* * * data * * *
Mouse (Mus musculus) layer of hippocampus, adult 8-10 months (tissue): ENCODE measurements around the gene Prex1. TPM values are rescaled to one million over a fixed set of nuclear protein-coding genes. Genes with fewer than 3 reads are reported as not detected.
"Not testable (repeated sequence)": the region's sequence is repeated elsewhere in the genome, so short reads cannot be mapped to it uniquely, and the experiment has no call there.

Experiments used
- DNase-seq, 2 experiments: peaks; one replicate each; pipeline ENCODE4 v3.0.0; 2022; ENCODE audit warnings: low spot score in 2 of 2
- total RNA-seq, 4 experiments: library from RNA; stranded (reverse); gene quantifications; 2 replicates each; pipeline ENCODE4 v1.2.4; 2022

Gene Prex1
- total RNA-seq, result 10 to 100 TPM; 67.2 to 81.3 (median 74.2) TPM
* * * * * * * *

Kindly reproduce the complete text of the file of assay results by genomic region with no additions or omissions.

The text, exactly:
Mouse (Mus musculus) layer of hippocampus, adult 8-10 months (tissue): ENCODE measurements around the gene Prex1. TPM values are rescaled to one million over a fixed set of nuclear protein-coding genes. Genes with fewer than 3 reads are reported as not detected.
"Not testable (repeated sequence)": the region's sequence is repeated elsewhere in the genome, so short reads cannot be mapped to it uniquely, and the experiment has no call there.

Experiments used
- DNase-seq, 2 experiments: peaks; one replicate each; pipeline ENCODE4 v3.0.0; 2022; ENCODE audit warnings: low spot score in 2 of 2
- total RNA-seq, 4 experiments: library from RNA; stranded (reverse); gene quantifications; 2 replicates each; pipeline ENCODE4 v1.2.4; 2022

Gene Prex1
- total RNA-seq, result 10 to 100 TPM; 67.2 to 81.3 (median 74.2) TPM